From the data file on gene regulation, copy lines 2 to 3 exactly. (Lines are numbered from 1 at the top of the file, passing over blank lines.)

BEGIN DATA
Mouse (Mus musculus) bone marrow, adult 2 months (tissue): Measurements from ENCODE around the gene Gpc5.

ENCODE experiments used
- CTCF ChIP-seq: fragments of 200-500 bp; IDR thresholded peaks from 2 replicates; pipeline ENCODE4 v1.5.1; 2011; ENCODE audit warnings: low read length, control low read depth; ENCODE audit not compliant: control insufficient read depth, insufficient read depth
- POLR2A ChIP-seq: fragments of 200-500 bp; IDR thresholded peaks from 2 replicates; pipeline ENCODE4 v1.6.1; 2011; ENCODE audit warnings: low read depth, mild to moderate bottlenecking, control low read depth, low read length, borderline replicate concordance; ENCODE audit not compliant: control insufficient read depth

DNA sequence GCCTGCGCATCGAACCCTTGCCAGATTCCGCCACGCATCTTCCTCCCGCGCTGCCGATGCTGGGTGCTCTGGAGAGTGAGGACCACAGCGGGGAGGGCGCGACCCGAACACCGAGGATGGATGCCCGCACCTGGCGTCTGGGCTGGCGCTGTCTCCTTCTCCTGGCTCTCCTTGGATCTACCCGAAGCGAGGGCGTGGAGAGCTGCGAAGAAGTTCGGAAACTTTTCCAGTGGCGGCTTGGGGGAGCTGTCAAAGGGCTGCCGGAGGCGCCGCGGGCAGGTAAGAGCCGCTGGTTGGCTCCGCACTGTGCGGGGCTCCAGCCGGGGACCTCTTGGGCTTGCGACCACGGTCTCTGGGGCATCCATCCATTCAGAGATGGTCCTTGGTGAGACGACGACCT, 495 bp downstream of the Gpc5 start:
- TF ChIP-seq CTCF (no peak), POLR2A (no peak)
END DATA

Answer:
ENCODE experiments used
- CTCF ChIP-seq: fragments of 200-500 bp; IDR thresholded peaks from 2 replicates; pipeline ENCODE4 v1.5.1; 2011; ENCODE audit warnings: low read length, control low read depth; ENCODE audit not compliant: control insufficient read depth, insufficient read depth